Acute and chronic cardiac adaptations in adults born preterm.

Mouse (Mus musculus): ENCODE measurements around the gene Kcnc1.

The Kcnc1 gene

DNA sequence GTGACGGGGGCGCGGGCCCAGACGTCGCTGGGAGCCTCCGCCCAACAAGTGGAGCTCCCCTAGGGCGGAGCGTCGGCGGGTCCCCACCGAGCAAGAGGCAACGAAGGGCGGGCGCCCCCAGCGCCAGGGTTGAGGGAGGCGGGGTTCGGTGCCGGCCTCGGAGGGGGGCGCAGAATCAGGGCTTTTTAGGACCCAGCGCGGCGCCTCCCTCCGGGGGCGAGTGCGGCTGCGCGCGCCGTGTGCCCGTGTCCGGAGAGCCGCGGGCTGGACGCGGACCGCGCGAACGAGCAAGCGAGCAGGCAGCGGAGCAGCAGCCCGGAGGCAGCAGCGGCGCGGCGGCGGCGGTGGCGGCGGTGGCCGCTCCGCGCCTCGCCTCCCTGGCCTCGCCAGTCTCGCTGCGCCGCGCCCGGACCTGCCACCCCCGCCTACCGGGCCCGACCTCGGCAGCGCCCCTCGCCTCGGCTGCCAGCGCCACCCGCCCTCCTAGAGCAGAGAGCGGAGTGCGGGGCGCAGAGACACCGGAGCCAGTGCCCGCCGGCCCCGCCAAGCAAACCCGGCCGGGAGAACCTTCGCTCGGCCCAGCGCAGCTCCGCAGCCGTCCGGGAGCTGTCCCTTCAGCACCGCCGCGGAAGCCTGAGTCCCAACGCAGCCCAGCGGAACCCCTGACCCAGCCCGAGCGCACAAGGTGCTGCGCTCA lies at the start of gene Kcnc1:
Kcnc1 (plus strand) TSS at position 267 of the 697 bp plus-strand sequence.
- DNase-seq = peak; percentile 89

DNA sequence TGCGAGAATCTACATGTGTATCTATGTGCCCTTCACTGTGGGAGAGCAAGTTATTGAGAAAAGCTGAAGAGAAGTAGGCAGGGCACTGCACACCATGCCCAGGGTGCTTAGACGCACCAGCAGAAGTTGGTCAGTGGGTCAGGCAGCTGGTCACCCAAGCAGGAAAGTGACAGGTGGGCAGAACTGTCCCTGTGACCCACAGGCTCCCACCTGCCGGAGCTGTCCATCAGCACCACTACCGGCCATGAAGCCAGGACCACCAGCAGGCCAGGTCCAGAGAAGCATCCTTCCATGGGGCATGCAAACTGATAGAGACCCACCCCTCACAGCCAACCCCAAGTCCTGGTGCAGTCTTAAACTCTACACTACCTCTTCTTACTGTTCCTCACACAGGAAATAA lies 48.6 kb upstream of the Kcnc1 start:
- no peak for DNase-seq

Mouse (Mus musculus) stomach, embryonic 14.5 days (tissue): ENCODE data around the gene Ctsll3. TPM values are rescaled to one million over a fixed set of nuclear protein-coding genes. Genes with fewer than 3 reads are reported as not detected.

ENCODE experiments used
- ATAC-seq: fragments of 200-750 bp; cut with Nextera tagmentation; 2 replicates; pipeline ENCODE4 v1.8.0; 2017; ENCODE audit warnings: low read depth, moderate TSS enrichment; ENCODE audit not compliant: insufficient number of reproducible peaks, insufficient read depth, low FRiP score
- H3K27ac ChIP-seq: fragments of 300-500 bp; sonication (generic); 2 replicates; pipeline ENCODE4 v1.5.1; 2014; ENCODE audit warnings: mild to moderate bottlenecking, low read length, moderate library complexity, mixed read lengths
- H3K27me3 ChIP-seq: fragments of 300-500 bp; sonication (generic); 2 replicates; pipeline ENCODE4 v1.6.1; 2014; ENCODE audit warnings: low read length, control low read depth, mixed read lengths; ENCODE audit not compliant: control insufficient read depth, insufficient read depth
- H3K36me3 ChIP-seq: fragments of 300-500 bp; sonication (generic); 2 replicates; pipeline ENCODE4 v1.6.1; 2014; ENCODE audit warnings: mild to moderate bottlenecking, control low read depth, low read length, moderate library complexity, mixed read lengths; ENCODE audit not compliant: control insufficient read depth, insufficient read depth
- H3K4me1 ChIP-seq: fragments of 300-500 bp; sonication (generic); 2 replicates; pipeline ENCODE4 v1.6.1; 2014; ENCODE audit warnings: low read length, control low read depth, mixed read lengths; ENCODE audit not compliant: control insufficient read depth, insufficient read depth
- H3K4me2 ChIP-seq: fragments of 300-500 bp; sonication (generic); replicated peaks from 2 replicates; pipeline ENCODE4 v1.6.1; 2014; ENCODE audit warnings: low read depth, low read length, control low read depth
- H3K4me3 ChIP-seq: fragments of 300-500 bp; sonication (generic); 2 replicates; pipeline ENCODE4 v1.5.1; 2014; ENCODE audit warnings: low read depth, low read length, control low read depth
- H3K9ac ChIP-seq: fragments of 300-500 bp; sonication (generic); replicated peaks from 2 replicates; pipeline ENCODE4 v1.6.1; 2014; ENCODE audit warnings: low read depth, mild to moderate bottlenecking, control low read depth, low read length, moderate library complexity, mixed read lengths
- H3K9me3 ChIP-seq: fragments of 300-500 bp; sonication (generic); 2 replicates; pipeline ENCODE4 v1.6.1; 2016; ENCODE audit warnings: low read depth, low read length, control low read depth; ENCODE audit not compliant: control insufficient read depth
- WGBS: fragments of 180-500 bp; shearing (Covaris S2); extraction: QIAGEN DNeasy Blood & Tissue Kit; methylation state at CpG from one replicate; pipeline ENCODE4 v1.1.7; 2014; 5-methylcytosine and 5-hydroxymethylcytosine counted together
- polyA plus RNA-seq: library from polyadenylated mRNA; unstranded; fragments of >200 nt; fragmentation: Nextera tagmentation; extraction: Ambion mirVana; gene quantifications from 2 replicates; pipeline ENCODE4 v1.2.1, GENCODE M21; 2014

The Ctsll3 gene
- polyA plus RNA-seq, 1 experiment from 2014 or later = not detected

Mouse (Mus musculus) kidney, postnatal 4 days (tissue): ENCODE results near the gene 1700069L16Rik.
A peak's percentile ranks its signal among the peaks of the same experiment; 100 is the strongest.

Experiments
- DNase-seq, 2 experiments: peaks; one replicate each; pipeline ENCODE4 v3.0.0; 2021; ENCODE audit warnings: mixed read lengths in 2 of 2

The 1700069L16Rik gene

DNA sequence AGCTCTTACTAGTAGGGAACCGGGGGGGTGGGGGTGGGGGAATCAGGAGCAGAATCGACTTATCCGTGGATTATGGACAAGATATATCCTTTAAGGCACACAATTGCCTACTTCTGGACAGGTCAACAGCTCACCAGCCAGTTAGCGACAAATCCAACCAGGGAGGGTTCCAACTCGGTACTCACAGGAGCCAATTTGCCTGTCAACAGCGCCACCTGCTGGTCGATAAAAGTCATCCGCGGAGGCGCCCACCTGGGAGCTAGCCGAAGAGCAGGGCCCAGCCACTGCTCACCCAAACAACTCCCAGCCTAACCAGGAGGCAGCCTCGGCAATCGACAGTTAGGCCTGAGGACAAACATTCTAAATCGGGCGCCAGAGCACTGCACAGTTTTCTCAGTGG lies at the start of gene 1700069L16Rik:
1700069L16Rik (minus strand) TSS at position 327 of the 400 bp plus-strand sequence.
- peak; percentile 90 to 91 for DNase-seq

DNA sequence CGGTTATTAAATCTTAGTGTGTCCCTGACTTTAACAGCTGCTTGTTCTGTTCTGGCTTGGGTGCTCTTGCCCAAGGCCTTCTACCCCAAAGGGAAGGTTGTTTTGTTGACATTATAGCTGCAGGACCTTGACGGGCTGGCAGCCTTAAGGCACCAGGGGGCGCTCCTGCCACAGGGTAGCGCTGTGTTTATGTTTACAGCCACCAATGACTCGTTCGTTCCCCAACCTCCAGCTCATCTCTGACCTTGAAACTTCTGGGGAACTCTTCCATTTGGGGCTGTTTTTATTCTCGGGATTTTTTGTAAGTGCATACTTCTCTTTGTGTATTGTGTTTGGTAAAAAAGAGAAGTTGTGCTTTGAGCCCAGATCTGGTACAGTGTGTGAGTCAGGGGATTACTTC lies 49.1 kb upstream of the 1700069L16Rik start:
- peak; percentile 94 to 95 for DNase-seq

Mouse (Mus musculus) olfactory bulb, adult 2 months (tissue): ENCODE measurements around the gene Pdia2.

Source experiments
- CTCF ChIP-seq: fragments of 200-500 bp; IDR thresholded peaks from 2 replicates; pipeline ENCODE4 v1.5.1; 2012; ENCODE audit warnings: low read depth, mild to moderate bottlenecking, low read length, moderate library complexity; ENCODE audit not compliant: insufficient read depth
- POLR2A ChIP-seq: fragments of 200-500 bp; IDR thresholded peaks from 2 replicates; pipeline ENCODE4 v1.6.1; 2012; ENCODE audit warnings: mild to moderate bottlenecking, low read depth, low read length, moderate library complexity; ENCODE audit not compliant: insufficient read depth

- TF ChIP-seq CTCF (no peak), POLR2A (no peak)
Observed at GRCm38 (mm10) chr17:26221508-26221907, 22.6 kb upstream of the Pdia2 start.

NEW FINDINGS: What is the topic of this review? Studies using cardiovascular magnetic resonance imaging and echocardiography to investigate cardiac alterations at rest and during exercise-induced physiological stress in adults born preterm. What advances does it highlight? People born preterm have a greater long-term cardiovascular risk, which may be explained in part by their cardiac structural and functional alterations. They have potentially adverse alterations in left and right ventricular structure and function that worsens with blood pressure elevation; an impaired myocardial functional reserve; and an increase in diffuse myocardial fibrosis that may drive their lower diastolic function. ABSTRACT: Preterm birth accounts for more than 10% of births worldwide and associates with a long-term increase in cardiovascular disease risk. The period around preterm birth is a rapid and critical phase of cardiovascular development, which might explain why changes in multiple components of the cardiovascular system have been observed in individuals born preterm. These alterations include reduced microvascular density, increased macrovascular stiffness, and higher systolic and diastolic blood pressure. Cardiac alterations have been observed in people born preterm as early as neonatal life and infancy, with potentially adverse changes in both left and right ventricular structure and function extending into adulthood. Indeed, studies using cardiovascular magnetic resonance imaging and echocardiography have demonstrated that preterm-born individuals have structural cardiac changes and functional impairments. Furthermore, myocardial tissue characterization by cardiovascular magnetic resonance imaging has demonstrated an increase in left ventricular diffuse myocardial fibrosis in young adults born preterm, and under acute physiological stress, their myocardial functional reserve assessed by echocardiography is reduced. The preterm heart is also more susceptible to chronic systolic blood pressure elevation, with a significantly greater increase in left ventricular mass as systolic blood pressure rises observed in preterm-born compared to term-born young adults. Given these known, potentially adverse acute and chronic cardiac adaptations in the preterm-born population, primary prevention strategies are needed to reduce long-term cardiovascular disease risk in this subgroup of the population.